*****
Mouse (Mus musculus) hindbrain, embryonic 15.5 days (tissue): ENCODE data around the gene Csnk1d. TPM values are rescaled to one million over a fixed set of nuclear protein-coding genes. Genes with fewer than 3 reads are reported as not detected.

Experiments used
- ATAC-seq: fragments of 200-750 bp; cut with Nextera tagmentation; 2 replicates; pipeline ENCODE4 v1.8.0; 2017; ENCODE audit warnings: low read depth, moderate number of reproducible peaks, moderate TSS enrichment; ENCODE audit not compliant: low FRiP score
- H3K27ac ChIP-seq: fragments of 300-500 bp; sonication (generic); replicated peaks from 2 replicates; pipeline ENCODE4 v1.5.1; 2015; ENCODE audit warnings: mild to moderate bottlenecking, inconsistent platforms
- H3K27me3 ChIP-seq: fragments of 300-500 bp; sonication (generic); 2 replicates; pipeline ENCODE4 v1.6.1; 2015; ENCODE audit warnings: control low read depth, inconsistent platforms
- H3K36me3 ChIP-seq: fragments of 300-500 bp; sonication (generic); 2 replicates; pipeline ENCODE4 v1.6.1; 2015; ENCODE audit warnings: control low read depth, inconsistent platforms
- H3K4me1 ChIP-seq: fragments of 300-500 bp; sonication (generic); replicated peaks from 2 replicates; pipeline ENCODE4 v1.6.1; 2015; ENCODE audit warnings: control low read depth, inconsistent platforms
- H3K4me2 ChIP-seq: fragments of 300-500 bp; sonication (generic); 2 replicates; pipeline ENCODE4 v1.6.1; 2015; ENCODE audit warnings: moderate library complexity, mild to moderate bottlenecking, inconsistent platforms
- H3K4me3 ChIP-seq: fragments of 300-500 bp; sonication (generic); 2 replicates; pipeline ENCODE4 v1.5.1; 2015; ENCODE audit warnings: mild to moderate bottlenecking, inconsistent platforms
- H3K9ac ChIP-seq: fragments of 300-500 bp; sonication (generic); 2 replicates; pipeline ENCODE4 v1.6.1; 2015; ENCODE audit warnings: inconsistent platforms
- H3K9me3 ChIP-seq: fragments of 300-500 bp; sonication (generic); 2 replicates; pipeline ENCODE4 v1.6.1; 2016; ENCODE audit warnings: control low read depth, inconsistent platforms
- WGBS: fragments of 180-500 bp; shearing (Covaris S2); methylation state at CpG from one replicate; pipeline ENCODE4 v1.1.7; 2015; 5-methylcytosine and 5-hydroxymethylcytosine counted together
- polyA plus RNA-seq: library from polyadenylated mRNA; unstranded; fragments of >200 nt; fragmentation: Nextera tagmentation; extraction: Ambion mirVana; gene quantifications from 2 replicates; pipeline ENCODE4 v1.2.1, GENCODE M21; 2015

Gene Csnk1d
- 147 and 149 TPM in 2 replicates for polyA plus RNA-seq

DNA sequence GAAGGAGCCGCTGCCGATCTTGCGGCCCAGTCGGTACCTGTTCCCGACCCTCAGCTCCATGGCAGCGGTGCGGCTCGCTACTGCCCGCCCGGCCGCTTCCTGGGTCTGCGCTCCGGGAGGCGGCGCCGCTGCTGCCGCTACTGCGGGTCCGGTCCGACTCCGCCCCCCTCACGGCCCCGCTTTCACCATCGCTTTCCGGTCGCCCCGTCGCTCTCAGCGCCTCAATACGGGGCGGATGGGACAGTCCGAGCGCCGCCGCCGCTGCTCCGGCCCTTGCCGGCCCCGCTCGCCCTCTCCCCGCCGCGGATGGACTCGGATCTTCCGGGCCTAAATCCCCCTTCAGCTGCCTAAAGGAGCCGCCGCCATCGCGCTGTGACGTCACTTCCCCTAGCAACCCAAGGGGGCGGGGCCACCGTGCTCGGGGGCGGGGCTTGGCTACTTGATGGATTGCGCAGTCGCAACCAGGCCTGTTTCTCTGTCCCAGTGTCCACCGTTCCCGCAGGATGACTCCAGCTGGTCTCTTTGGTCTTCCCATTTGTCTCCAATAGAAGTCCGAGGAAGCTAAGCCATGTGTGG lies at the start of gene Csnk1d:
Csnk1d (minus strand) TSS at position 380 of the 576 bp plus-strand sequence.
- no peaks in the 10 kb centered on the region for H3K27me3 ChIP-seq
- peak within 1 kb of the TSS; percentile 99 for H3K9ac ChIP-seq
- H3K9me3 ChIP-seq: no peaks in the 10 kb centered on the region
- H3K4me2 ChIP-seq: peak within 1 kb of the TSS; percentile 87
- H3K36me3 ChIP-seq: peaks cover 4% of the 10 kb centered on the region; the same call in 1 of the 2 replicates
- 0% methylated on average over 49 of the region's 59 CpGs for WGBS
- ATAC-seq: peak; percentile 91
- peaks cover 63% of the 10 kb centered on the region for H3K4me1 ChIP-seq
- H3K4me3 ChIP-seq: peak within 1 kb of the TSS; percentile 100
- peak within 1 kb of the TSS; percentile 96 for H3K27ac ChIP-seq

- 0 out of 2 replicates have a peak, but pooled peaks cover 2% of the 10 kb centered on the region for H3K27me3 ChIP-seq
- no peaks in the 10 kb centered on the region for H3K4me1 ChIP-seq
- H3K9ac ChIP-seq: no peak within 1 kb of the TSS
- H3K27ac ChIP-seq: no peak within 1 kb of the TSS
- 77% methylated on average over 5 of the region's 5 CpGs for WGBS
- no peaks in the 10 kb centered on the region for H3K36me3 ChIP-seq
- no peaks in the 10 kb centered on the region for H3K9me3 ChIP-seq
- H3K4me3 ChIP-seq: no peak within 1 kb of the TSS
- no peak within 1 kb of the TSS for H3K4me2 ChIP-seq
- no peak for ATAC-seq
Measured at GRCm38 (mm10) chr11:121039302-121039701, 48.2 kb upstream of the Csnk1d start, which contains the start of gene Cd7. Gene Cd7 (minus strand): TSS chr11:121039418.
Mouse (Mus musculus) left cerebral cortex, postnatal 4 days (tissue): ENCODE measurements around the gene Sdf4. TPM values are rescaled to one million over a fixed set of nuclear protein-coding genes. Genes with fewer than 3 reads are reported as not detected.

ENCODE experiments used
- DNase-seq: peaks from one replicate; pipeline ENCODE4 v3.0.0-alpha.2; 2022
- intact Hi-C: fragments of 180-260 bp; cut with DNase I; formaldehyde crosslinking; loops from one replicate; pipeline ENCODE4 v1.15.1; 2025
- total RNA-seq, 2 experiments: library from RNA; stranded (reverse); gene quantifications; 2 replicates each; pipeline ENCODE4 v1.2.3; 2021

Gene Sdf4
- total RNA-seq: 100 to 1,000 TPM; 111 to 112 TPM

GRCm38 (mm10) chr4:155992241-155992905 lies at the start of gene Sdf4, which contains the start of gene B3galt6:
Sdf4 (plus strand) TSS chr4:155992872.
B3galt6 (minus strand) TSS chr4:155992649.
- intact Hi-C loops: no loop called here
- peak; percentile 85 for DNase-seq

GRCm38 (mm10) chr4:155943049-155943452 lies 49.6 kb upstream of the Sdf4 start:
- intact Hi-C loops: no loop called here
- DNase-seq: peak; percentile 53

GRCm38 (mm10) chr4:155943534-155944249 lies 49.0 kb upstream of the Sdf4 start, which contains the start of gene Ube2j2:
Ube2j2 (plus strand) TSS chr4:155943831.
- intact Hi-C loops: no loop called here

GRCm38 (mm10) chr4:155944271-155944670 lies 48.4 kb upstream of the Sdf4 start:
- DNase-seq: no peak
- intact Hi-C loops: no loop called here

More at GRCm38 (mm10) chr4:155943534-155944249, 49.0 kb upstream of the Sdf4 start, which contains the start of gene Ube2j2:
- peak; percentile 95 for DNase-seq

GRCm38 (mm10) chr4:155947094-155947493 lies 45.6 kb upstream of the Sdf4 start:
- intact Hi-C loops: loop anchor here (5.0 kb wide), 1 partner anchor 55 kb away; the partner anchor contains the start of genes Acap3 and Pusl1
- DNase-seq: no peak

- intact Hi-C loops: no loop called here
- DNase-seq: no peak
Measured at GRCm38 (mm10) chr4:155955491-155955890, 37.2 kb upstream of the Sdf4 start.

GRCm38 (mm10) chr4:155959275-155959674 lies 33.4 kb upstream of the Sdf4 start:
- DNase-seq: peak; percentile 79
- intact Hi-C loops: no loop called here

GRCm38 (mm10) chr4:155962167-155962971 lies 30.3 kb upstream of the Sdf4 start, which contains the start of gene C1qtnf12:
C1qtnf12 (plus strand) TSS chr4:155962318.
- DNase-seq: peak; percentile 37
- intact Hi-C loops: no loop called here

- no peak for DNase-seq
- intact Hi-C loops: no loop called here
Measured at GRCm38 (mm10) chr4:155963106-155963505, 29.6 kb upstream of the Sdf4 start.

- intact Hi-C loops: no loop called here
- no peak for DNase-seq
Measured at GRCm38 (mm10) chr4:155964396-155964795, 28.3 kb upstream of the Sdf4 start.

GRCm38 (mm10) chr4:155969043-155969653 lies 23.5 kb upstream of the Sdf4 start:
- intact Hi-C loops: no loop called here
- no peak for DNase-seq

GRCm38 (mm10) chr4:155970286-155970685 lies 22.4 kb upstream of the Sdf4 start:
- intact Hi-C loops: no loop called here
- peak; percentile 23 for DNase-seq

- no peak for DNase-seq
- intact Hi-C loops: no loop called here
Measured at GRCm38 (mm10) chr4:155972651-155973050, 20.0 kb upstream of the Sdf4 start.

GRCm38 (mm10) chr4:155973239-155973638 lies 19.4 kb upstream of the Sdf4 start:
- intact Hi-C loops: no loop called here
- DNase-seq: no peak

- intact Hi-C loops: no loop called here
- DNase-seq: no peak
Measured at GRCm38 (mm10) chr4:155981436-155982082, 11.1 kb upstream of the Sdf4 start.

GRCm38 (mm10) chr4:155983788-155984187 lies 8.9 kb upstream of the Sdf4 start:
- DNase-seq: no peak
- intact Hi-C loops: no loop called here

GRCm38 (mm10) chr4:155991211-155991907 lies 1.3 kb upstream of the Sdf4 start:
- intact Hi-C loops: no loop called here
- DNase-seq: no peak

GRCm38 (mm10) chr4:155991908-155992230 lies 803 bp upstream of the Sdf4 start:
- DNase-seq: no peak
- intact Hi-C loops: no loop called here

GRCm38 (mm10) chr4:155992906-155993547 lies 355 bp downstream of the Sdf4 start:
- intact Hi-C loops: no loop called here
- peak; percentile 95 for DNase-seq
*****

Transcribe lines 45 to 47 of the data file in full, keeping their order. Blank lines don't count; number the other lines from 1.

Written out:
- total RNA-seq: 100 to 1,000 TPM; 111 to 112 TPM

GRCm38 (mm10) chr4:155992241-155992905 lies at the start of gene Sdf4, which contains the start of gene B3galt6:
Sdf4 (plus strand) TSS chr4:155992872.